The *information on this page is courtesy of Lorraine Effa.
You have seen puppies for sale called Designer Breeds. They are usually represented as a truncation of the purebreds that have made the new ‘breed’. A Yorkie/Maltese is often called a Yorktese; a Schnauzer/Poodle will often be called a Schnoodle. These are not new breeds. These are mixed breeds. Mixes don’t always reflect the other breeds behind them, i.e., the Yorktese is not just Yorkie and Maltese; there are likely other breeds in the mix somewhere since the parents themselves aren’t generally registered purebreds.
Mixed breeds do not breed true. You won’t know what you are getting in a puppy when they are an adult. A Maltipoo, a mix of Maltese and Poodle, can be anywhere from very small (5 lb) to quite large (30lb.). It depends on what is behind both parents. Again, what other breeds may also be in the background of either parent?
Contrary to the rumours, “designer” breeds do not have hybrid vigour. Any of the genetic problems that can occur in any of the purebreds comprising that mix can occur in the mongrel puppy. Genes that carry genetic problems don’t care if they have the right combination to express the disease. An example is liver shunt, a genetic disease that can occur in Yorkies and Maltese. The disease will also potentially show up in the Yorkie Maltese mix. A goldendoodle can still have hip dysplasia or any other genetic problems in the Golden Retriever or Poodle. They are not always hypoallergenic. Too much Labrador or too much Golden Retriever will produce a dog that grows hair and sheds at the same time.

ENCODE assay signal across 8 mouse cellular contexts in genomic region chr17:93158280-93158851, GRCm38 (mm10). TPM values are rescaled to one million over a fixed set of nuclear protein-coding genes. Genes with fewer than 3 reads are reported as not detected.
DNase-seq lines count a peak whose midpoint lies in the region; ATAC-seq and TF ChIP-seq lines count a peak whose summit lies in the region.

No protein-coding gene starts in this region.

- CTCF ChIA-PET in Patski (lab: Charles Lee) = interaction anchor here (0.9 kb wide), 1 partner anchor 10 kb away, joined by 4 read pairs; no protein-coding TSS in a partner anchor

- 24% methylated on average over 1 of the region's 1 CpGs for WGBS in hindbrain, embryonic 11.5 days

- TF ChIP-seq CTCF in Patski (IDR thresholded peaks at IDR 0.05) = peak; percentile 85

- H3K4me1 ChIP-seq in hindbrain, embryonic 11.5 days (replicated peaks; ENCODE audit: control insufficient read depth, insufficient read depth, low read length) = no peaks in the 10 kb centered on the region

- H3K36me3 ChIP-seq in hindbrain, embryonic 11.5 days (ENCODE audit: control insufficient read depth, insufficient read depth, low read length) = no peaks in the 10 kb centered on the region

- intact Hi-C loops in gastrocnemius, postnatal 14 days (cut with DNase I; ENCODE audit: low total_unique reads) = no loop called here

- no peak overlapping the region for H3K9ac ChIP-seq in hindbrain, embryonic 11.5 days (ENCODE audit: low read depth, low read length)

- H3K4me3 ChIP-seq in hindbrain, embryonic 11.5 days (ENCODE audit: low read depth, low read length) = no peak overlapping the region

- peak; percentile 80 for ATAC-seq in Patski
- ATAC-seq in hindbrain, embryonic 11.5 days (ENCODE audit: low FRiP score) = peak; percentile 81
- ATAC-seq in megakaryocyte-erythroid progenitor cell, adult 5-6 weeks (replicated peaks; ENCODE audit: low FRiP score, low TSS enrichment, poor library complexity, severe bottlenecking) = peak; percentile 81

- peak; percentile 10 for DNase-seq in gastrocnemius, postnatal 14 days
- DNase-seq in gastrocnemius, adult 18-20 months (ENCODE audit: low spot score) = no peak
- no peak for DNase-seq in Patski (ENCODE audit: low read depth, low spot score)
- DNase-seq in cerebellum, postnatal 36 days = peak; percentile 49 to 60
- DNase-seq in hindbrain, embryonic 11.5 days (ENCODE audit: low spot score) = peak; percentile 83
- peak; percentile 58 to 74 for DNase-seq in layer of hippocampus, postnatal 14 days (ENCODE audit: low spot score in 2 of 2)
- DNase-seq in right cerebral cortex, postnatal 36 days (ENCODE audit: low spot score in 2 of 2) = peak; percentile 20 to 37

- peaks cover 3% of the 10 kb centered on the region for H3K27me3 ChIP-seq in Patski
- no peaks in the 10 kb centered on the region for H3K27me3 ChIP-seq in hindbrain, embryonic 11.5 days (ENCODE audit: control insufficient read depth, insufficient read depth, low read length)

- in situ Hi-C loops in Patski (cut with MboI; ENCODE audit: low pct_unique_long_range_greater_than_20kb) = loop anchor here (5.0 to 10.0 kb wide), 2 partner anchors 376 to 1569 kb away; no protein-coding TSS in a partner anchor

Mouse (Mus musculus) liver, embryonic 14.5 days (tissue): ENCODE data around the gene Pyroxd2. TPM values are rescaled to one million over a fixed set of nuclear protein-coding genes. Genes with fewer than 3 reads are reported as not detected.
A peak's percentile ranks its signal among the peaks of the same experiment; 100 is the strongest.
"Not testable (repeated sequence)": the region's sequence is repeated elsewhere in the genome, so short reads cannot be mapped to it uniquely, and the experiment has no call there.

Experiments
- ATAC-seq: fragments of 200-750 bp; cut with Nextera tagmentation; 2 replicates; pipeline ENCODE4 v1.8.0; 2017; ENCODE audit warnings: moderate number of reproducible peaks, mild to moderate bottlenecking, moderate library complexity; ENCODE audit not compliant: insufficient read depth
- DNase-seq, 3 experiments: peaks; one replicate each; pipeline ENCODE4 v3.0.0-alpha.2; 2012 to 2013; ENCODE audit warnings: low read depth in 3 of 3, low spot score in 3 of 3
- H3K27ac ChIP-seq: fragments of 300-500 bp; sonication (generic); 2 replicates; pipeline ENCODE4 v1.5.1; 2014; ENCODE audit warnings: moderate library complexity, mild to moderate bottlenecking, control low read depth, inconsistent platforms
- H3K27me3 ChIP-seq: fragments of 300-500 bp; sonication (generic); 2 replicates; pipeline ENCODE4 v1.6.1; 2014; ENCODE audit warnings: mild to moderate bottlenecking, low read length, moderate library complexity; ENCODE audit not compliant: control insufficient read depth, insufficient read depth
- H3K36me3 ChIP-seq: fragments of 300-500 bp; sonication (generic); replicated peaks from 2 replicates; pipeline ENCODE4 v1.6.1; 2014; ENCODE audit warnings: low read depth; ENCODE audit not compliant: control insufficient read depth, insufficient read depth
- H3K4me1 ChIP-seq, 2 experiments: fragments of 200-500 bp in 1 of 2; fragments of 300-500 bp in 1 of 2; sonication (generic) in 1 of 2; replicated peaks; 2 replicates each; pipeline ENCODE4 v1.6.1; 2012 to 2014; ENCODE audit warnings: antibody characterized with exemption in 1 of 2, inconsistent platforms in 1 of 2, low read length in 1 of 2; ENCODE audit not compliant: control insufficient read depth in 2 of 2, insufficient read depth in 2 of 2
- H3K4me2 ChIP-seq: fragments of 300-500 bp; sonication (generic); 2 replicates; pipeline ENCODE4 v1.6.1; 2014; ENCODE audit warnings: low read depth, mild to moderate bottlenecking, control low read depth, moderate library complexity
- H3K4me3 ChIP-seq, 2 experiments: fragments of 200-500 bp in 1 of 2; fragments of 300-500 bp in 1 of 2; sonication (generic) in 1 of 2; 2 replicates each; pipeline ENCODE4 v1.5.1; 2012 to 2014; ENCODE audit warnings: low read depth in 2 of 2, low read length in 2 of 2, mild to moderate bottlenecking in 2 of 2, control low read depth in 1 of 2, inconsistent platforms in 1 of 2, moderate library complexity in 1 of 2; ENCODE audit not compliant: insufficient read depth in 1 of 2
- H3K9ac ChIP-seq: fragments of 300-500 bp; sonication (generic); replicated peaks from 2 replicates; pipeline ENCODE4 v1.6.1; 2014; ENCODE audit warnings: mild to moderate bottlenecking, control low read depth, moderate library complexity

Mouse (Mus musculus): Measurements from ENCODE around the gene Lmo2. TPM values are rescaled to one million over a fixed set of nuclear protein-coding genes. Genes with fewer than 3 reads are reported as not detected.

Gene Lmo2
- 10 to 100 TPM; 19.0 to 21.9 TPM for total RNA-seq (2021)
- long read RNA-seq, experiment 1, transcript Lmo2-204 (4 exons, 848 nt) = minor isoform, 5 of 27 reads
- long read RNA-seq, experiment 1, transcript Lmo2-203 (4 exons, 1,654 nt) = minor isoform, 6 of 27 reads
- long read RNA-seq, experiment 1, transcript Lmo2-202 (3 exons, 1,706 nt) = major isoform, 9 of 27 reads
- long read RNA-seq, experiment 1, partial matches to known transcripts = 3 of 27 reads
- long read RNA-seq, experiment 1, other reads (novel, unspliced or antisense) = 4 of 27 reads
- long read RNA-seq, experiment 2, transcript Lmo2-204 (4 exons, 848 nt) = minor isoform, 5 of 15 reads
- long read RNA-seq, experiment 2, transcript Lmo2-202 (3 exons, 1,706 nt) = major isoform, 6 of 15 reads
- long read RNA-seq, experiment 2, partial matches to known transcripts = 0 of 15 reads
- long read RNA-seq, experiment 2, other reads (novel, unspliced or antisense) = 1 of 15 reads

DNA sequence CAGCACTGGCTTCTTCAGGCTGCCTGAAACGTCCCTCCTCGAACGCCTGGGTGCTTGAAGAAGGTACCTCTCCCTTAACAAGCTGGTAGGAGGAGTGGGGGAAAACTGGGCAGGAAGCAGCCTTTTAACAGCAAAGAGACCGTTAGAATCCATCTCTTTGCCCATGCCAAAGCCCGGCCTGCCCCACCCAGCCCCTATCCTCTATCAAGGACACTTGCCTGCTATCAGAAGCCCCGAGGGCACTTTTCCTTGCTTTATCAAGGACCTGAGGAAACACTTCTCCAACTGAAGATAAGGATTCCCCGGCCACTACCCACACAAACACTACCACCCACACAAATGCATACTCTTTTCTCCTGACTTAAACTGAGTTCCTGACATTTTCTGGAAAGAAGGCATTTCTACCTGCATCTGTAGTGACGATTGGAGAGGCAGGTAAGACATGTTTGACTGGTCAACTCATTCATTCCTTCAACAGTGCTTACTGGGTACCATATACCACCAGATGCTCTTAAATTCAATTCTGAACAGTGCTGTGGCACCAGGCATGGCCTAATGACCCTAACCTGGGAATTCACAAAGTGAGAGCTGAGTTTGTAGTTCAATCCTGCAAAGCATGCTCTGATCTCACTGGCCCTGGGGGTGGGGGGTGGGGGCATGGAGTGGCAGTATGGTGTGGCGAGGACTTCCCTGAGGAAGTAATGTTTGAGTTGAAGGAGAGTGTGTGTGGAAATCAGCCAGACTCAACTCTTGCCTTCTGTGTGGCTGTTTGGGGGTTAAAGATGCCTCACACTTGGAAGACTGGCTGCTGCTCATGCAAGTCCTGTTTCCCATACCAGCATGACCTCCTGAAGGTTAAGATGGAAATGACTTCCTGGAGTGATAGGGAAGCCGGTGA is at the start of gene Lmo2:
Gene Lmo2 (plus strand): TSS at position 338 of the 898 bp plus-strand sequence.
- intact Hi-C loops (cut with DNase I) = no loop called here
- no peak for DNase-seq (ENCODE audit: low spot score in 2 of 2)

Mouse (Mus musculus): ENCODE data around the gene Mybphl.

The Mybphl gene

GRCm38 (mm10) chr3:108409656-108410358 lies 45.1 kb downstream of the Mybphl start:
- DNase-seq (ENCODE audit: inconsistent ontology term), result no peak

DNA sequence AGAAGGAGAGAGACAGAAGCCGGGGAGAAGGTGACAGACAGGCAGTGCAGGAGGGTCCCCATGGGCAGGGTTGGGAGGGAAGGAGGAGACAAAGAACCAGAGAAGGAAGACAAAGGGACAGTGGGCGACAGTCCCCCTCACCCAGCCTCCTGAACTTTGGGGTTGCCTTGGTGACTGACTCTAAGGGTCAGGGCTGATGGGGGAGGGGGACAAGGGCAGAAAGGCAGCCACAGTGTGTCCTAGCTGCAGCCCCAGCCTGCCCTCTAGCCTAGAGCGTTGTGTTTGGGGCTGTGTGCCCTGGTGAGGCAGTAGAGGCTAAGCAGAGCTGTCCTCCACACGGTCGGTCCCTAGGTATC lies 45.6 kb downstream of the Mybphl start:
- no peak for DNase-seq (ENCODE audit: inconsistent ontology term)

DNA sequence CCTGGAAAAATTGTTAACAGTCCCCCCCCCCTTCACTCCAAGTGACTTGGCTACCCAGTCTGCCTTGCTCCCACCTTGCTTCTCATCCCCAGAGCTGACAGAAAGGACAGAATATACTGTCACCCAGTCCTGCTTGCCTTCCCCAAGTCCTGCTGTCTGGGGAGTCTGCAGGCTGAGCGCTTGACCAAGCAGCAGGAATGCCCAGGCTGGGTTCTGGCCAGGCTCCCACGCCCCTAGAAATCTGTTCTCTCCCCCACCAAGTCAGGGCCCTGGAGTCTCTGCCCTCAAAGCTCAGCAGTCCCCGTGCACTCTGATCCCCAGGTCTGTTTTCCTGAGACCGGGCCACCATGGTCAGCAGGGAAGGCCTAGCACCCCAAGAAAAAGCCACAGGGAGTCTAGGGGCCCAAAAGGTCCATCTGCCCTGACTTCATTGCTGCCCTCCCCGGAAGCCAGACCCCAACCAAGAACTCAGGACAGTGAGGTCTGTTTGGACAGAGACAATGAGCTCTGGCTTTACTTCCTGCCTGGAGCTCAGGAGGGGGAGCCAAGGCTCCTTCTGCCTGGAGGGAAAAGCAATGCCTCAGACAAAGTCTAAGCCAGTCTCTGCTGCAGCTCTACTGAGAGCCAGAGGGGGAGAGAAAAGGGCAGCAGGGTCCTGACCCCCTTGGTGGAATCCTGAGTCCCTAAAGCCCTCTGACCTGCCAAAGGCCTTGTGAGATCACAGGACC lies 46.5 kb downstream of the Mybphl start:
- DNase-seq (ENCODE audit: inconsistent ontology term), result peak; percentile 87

Grooming coated mixed breeds can be more challenging than grooming a purebred because the blends of coat on a mix can mat so much more. Again, it can shed and grow coat at the same time.
Bites can also be a big concern. Many small breed mixed breeds have severe under or overshot bites with the result that there could be additional dental problems as the puppy matures and ages.
Respiratory disease may be more prevalent. Mixing with Brachycephalic breeds can result in further, unique breathing issues and further distress on internal organs such as the heart. The Beagle and the Pug have completely different types of nasal cavities, yet the Pug is constantly being mixed and sold as a “designer” breed.
If the preference of the buyer is a mixed breed, that certainly is up to the buyer but he should be aware of exactly what it is that he is buying.
*Edited for content Aug 2018 by Web Chair